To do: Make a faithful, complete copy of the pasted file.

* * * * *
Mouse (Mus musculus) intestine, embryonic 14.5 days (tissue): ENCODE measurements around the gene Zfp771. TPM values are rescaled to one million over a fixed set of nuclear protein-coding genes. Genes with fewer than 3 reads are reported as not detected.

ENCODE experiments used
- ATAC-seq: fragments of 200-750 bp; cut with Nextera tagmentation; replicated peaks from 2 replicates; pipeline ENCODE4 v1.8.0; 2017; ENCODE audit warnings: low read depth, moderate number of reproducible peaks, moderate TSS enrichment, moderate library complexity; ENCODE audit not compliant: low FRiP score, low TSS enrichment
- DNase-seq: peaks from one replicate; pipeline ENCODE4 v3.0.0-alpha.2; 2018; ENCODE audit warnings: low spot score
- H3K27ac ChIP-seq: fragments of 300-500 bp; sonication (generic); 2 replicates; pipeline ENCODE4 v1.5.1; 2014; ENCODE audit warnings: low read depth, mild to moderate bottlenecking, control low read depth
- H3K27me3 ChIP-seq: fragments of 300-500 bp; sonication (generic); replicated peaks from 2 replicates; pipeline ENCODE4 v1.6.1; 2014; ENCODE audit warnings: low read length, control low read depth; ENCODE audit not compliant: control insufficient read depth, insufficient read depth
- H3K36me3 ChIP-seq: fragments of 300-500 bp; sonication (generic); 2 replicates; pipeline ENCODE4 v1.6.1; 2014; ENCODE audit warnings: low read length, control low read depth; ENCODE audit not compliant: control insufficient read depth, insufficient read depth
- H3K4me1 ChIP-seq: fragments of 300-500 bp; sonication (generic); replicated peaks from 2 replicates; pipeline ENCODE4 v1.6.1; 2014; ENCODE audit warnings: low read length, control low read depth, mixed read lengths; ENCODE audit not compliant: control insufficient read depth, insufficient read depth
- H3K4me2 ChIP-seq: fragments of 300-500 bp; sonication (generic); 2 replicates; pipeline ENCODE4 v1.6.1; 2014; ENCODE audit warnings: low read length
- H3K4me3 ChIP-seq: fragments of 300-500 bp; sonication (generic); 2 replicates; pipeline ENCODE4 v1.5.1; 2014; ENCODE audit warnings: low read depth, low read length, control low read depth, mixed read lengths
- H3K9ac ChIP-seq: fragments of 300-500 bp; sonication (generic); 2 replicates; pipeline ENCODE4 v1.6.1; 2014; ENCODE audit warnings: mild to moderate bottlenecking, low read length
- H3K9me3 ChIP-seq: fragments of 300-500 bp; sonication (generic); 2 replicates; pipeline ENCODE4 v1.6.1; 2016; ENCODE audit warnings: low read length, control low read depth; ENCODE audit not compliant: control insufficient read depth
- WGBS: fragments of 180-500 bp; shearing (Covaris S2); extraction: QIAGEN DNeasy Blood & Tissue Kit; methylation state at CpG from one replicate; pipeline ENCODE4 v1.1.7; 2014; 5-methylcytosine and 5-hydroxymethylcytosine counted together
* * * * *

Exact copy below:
Mouse (Mus musculus) intestine, embryonic 14.5 days (tissue): ENCODE measurements around the gene Zfp771. TPM values are rescaled to one million over a fixed set of nuclear protein-coding genes. Genes with fewer than 3 reads are reported as not detected.

ENCODE experiments used
- ATAC-seq: fragments of 200-750 bp; cut with Nextera tagmentation; replicated peaks from 2 replicates; pipeline ENCODE4 v1.8.0; 2017; ENCODE audit warnings: low read depth, moderate number of reproducible peaks, moderate TSS enrichment, moderate library complexity; ENCODE audit not compliant: low FRiP score, low TSS enrichment
- DNase-seq: peaks from one replicate; pipeline ENCODE4 v3.0.0-alpha.2; 2018; ENCODE audit warnings: low spot score
- H3K27ac ChIP-seq: fragments of 300-500 bp; sonication (generic); 2 replicates; pipeline ENCODE4 v1.5.1; 2014; ENCODE audit warnings: low read depth, mild to moderate bottlenecking, control low read depth
- H3K27me3 ChIP-seq: fragments of 300-500 bp; sonication (generic); replicated peaks from 2 replicates; pipeline ENCODE4 v1.6.1; 2014; ENCODE audit warnings: low read length, control low read depth; ENCODE audit not compliant: control insufficient read depth, insufficient read depth
- H3K36me3 ChIP-seq: fragments of 300-500 bp; sonication (generic); 2 replicates; pipeline ENCODE4 v1.6.1; 2014; ENCODE audit warnings: low read length, control low read depth; ENCODE audit not compliant: control insufficient read depth, insufficient read depth
- H3K4me1 ChIP-seq: fragments of 300-500 bp; sonication (generic); replicated peaks from 2 replicates; pipeline ENCODE4 v1.6.1; 2014; ENCODE audit warnings: low read length, control low read depth, mixed read lengths; ENCODE audit not compliant: control insufficient read depth, insufficient read depth
- H3K4me2 ChIP-seq: fragments of 300-500 bp; sonication (generic); 2 replicates; pipeline ENCODE4 v1.6.1; 2014; ENCODE audit warnings: low read length
- H3K4me3 ChIP-seq: fragments of 300-500 bp; sonication (generic); 2 replicates; pipeline ENCODE4 v1.5.1; 2014; ENCODE audit warnings: low read depth, low read length, control low read depth, mixed read lengths
- H3K9ac ChIP-seq: fragments of 300-500 bp; sonication (generic); 2 replicates; pipeline ENCODE4 v1.6.1; 2014; ENCODE audit warnings: mild to moderate bottlenecking, low read length
- H3K9me3 ChIP-seq: fragments of 300-500 bp; sonication (generic); 2 replicates; pipeline ENCODE4 v1.6.1; 2016; ENCODE audit warnings: low read length, control low read depth; ENCODE audit not compliant: control insufficient read depth
- WGBS: fragments of 180-500 bp; shearing (Covaris S2); extraction: QIAGEN DNeasy Blood & Tissue Kit; methylation state at CpG from one replicate; pipeline ENCODE4 v1.1.7; 2014; 5-methylcytosine and 5-hydroxymethylcytosine counted together